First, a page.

Cobe Architects completed in 2019 the Karen Blixens square in Copenhagen. With hollow bicycle hills and low beds, the square has a unique undulating landscape that provides 2,000 new bicycle parking spaces to the city of Copenhagen.
Karen Blixens Square Technical Information
- Architects: COBE
- Location: Copenhagen, Denmark
- Client: Danish Building and Property Agency. Private donation from the private foundation A.P. Møller og Hustru Chastine Mc-Kinney Møllers Fond til almene Formaal.
- Typology: Urban Space / Park & Bicycle Parking
- Size: 21,415 m2
- Full-service consultant: EKJ Consulting Engineers
- Additional engineers: CN3, Vind-Vind.
- Contractors: M. J. Eriksson, NCC Denmark
- Project Year: 2019
- Photographs: © Rasmus Hjortshøj – COAST
All in all, we have created a unique space based on three main principles: improving the connection between landscape and urban space, integrating optimal green spaces with a large capacity for bicycle parking and creating a space that offers good social meeting places and learning environments. The almost cathedral-like form of the bicycle hills further offers an aesthetic experience in its own right, both when people park their bikes and when they meet at the hills for lectures, group work, concerts or Friday afternoon socializing.
– Dan Stubbergaard, COBE founder
Karen Blixen Square Photographs
Text by the Architects
With more than 20,000 m2 Karen Blixens Plads is one of the largest public squares in Copenhagen. Situated between the University of Copenhagen and the Danish Royal Library’s buildings at the university’s South Campus, the open and welcoming urban space is an innovative, spectacular, and multi-functional design that accommodates and promotes green transportation, climate change adaptation, and biodiversity. A generous donation supported the project from the private Danish foundation A.P Møller Fonden.
Innovative bicycle parking
The combined public square and university plaza are designed as a carpet that covers an undulating terrain of small hills and breaks the large space up into smaller zones with room for activities both on and inside the hills. The three bicycle hills were created as cast concrete shells clad with hand-laid tiles in colors, echoing the exteriors of the surrounding university buildings.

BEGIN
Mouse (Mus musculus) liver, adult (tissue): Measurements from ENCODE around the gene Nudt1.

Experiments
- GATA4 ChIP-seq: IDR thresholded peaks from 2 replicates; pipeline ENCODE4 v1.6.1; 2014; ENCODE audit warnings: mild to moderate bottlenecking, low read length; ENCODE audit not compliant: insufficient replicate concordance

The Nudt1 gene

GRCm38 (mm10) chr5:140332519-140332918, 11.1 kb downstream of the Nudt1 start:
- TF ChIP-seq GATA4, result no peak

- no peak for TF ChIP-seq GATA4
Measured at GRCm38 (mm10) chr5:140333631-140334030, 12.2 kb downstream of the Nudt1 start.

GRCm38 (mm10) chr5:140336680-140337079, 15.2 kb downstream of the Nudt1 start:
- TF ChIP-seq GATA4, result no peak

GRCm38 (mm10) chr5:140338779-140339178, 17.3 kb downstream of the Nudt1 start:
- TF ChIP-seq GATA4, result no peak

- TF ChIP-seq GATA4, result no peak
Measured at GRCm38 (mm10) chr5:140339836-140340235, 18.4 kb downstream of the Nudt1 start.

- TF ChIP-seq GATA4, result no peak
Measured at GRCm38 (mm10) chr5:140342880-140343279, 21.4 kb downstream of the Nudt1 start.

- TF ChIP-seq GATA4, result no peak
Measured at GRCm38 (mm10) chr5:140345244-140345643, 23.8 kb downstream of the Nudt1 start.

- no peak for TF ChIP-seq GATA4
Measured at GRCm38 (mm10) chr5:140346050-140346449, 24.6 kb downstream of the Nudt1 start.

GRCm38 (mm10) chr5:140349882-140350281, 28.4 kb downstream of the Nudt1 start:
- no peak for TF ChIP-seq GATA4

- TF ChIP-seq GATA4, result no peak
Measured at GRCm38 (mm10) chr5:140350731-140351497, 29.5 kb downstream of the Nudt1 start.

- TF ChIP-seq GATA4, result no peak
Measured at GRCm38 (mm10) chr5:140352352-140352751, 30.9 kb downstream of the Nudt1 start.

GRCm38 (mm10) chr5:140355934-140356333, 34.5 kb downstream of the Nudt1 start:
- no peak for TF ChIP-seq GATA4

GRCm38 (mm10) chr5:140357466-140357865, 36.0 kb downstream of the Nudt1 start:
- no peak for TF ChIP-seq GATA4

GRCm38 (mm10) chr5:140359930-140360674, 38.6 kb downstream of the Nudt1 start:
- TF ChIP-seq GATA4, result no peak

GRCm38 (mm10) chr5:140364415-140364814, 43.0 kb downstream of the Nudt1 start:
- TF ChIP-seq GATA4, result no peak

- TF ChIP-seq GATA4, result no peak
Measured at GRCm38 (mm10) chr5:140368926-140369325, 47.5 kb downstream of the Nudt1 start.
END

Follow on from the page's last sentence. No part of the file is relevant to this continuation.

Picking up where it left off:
In addition to serving as an active meeting place for students, employees, and locals, the square also contains a high-capacity bicycle parking space for the many users of the university, including 16,000 students and 2,000 employees. The innovative and unique design has room for 2,000 bicycles.
Copenhagen is one of the world’s leading bicycle cities, with more than 40 per cent of the city’s inhabitants riding their bike for their daily commute. That requires a new and flexible approach to bicycle parking. In previous projects, we have developed innovative bicycle parking solutions that form a natural element in the environment. By Nørreport Station, for example, we created the so-called bicycle beds, and here, at Karen Blixen Plads, the solution is bicycle hills. The integrated hilly landscape creates a space with a large capacity for bicycles, two-thirds of them in covered spaces inside the bicycle hills
– Dan Stubbergaard
In collaboration with CN3, EKJ’s construction engineers calculated and created 3D projections of the iconic concrete dome constructions. The solution is based on a shell construction as the load-bearing structure. Aesthetically, the design provides a large airy space underneath the bicycle hills. However, while a shell construction does not usually have holes in it, these domes have large openings, which constituted a significant challenge and required additional statistical analyses.
In a soft transition, Karen Blixens Plads brings together the university’s need for urban spaces with the open landscape of the neighboring commons. The north side of the square, where the three main entrances to the university are located, is an open and multi-purpose space. To the south, hilly, undulating meadowland, connects the campus with the commons. In addition to bringing nature into the campus, the landscape also contributes to climate change adaptation by adding a capacity to handle stormwater. Delaying rainwater in depressions in the landscape utilizes the recreational values of the water. It creates small wet biotopes that support biodiversity, enables rainwater evaporation, and supplements the canal in case of extreme precipitation, thus contributing to climate change adaptation. The design uses simple, sturdy, and durable materials, just as lighting and furnishings are kept to a few simple elements to ensure a sustainable urban space. All the selected features are low-maintenance and contribute to the square’s green profile.
A central feature is an outdoor auditorium with seating for up to 1,000 people on the humanmade hills. The hilltops offer additional standing room for concerts or other large public events.
COBE is an architectural firm founded in 2006 by architect Dan Stubbergaard. In thirteen years, COBE has become a leading office with a profound understanding of the function of architecture as a social engine. The firm’s projects are shaped by the specific potentials of each given site and insist on generating added value for the future users and the surrounding environment. Another key priority for COBE is sustainability and green solutions.